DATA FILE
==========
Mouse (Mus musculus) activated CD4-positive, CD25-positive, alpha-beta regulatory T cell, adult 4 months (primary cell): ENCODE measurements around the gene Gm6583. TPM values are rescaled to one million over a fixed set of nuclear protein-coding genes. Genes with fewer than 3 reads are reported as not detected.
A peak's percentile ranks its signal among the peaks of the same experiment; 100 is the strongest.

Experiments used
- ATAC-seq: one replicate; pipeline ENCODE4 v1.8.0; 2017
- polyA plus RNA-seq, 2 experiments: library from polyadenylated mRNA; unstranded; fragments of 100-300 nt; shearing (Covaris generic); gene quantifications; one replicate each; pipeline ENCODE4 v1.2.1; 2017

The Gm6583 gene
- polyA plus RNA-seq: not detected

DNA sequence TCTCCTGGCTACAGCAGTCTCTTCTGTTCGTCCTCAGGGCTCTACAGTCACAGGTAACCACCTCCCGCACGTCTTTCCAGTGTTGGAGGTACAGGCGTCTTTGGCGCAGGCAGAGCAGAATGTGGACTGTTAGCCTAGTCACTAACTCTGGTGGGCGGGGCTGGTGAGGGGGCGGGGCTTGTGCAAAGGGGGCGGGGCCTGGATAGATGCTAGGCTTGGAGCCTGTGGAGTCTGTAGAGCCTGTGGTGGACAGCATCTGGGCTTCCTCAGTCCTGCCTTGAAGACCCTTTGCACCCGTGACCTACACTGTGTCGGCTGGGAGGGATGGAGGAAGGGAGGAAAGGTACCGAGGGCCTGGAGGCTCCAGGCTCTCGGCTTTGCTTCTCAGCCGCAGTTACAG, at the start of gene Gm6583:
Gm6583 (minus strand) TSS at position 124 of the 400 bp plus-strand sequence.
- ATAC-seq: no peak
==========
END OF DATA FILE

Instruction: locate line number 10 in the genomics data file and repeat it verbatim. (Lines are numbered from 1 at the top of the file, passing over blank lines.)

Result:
- ATAC-seq: no peak